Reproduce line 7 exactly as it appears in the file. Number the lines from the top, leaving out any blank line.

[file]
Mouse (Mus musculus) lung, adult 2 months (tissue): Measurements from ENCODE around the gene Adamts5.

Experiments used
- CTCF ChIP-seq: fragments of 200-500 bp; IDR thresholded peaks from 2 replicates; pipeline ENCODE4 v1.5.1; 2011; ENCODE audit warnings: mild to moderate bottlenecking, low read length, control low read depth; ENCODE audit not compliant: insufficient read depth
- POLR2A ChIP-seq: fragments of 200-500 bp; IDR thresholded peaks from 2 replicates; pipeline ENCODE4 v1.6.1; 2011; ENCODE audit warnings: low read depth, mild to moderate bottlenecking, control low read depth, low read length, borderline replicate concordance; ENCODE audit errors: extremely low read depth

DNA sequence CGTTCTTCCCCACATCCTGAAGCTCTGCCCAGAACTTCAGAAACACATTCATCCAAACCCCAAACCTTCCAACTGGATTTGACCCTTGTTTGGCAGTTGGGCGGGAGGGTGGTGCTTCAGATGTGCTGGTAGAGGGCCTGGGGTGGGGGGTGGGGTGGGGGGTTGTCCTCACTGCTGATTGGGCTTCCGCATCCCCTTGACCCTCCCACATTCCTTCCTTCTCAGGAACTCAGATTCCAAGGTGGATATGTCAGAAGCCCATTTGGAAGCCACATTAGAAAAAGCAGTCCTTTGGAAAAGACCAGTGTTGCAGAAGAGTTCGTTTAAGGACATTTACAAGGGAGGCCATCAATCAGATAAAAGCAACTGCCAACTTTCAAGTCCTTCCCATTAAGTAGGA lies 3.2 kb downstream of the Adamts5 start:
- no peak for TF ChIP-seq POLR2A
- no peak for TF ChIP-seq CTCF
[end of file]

- no peak for TF ChIP-seq CTCF